A United Airlines Boeing 787-9 traveling with cargo from Guam to Los Angeles made an unscheduled stop on Midway Atoll after a mechanical issue developed.
United 787-9 Diverts To Midway Atoll
The Dreamliner was operating a cargo-only segment from GUM to LAX to deliver much-needed supplies to the U.S. island territory. However, during the flight, UA2781 on April 16th, a technical problem developed and the flight crew opted to divert to Midway Atoll (MDY – also called Midway Island, not to be confused with Chicago Midway Airport, designated by the code MDW).
Midway Atoll is a small, circular atoll roughly equidistant between North America and Asia, about 1,310 miles from Honolulu. It is home to the Midway Atoll National Wildlife Refuge and hosts a staff of about 40 from the United States Fish and Wildlife Service.
During World War II, it was used as a strategic Pacific base in the war against Japan. The Battle of Midway, which took place in June 1942, marked a turning point in the war after U.S. forces defended the atoll from invasion and sunk four Japanese carriers and one cruiser.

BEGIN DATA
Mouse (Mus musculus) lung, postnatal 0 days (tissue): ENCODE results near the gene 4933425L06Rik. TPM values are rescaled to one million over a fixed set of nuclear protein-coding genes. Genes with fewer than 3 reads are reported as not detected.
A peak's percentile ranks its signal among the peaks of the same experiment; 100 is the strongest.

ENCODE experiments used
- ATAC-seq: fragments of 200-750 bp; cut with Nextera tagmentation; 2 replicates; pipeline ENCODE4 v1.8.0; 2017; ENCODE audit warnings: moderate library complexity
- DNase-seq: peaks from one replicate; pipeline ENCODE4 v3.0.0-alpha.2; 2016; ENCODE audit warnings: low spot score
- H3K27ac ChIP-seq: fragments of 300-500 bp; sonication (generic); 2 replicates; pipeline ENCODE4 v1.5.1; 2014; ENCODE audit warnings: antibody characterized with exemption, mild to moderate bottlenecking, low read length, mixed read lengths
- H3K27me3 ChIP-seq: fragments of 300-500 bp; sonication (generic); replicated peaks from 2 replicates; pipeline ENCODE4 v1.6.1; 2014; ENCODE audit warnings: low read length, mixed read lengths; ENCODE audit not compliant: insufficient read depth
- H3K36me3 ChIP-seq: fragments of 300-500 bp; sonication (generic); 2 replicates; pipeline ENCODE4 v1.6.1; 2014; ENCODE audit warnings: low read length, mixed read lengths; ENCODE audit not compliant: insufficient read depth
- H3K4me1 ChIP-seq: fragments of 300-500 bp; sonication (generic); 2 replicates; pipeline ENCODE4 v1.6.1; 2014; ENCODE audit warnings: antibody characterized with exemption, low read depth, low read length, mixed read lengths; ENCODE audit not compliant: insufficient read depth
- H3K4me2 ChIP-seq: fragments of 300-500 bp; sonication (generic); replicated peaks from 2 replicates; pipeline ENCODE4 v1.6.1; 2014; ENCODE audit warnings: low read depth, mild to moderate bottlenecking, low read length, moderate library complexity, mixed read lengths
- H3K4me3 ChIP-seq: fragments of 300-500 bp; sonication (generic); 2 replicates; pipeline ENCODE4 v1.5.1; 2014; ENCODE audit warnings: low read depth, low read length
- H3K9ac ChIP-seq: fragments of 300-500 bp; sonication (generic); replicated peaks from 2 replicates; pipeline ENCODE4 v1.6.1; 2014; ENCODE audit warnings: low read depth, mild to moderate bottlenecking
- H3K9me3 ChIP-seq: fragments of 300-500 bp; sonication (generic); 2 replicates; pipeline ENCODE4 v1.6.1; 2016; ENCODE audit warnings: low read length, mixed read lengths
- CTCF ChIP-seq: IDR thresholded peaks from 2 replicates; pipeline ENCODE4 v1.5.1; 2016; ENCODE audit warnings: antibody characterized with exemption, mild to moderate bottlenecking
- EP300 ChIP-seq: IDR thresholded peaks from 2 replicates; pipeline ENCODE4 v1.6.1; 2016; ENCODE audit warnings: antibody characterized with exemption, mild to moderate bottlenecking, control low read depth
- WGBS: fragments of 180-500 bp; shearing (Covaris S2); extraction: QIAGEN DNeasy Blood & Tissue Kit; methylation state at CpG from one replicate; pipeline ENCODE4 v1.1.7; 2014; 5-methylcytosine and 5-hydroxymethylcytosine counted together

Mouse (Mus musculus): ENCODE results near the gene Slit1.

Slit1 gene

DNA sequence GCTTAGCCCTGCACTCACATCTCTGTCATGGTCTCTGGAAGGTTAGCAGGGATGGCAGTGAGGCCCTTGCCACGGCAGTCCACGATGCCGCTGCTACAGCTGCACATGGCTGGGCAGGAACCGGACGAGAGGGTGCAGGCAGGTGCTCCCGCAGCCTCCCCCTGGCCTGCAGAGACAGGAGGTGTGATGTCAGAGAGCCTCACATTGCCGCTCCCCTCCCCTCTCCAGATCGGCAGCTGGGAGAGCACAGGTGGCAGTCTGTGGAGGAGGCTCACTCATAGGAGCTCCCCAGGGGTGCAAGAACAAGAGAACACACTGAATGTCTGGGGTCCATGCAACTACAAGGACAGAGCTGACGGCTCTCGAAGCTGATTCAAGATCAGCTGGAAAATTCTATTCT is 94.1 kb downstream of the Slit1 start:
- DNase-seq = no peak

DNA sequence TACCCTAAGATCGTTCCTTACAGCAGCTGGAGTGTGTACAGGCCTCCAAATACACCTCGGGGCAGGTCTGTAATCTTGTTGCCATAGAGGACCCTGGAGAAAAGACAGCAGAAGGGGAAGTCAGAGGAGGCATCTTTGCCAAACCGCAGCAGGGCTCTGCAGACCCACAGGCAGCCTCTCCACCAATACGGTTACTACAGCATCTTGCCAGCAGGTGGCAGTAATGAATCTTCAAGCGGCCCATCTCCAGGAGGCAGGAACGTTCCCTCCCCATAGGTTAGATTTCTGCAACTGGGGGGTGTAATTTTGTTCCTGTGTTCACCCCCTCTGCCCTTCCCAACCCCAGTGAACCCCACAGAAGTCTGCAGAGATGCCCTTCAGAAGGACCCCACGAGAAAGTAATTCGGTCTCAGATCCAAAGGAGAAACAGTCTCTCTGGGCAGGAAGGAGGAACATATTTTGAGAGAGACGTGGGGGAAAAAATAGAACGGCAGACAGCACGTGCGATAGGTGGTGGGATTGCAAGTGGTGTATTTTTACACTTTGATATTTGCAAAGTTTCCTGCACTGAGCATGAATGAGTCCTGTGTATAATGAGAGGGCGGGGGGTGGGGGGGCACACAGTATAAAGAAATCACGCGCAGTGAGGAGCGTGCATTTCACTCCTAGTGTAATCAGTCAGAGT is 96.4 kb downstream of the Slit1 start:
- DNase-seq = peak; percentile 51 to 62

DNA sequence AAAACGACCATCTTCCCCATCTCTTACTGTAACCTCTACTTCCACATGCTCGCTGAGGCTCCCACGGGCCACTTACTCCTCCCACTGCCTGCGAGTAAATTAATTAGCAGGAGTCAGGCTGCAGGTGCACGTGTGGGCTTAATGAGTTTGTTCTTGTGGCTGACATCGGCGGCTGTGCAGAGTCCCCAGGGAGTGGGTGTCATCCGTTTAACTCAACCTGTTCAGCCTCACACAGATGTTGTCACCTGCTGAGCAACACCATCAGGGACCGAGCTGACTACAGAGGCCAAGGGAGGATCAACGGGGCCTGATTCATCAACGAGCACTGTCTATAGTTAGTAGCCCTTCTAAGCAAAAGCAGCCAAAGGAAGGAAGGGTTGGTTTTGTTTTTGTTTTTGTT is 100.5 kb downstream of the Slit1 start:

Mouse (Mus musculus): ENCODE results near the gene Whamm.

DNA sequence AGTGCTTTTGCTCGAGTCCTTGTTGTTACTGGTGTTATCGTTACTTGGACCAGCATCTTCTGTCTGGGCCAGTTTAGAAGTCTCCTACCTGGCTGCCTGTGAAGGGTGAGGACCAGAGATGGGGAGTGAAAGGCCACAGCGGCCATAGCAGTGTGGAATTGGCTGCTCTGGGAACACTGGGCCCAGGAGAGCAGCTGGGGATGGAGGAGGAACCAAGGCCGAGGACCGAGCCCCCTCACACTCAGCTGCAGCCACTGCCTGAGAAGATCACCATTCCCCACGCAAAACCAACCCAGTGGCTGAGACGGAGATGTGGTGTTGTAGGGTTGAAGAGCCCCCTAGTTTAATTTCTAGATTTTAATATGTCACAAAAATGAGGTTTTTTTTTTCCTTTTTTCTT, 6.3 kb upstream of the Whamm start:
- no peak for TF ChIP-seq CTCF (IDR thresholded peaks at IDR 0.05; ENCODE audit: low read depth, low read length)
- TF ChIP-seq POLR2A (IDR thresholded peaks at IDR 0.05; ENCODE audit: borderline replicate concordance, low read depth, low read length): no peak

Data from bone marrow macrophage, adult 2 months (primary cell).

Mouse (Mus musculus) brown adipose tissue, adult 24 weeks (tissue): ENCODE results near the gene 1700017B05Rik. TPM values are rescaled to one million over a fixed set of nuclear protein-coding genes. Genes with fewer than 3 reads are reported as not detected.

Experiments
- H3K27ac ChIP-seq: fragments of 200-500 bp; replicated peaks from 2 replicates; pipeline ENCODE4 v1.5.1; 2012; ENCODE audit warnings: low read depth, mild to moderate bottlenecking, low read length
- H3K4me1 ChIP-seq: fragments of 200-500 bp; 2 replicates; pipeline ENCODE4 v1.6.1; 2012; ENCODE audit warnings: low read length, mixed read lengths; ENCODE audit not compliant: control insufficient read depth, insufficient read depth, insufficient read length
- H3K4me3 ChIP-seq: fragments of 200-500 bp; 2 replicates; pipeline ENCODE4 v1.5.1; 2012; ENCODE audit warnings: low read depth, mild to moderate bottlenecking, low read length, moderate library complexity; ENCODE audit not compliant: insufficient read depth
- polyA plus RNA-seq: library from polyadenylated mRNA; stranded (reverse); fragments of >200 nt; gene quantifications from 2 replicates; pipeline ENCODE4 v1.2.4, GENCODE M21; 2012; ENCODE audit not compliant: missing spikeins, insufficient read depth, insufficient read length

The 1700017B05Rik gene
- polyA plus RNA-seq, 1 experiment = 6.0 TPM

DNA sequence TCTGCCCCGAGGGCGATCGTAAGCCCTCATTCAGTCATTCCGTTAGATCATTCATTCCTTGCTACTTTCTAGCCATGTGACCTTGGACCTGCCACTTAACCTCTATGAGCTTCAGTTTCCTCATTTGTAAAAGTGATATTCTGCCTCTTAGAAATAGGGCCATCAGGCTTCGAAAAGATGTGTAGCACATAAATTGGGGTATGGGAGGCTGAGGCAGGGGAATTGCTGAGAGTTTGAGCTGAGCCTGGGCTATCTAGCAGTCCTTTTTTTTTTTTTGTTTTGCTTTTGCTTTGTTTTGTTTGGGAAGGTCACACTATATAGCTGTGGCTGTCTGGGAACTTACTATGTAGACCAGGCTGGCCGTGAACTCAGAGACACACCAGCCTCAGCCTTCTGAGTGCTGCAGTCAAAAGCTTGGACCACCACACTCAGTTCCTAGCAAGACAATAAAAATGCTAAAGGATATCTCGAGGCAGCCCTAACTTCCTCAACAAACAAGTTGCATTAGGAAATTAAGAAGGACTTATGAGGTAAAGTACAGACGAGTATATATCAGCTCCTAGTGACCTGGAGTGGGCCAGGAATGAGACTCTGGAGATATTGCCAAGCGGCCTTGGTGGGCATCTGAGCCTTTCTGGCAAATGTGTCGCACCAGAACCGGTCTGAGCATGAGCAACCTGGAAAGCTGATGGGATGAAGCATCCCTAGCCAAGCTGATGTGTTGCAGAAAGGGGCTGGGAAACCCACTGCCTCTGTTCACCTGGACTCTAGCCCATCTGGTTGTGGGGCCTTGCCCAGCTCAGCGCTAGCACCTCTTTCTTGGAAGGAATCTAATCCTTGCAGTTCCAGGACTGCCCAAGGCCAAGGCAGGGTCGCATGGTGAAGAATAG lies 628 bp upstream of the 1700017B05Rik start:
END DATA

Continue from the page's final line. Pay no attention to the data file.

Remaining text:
Today, there is no regularly scheduled air service to the island. Tourism was once possible, but suspended long before the current pandemic due to budget cuts. Others have joked the only practical way to get there is to hope for an aircraft diversion.
That was the case for this United crew. After landing in Midway, a team of mechanics was dispatched from Honolulu (HNL). The issue was determined to be a faulty shoulder heater and lower recirculating fan. After deactivating the fans and heaters, the aircraft was ferried to Los Angeles via Honolulu.
The 787 has been fixed and is now back in service.
During the layover, the crew took in both World War II battle sites and nature.
This was not United’s first diversion to Midway Atoll. In June 2014 a 777 with passengers diverted to Midway while traveling enroute from Honolulu to Guam. The island even keeps a set of airstairs handy precisely for these occasions.
image: United States Fish and Wildlife Service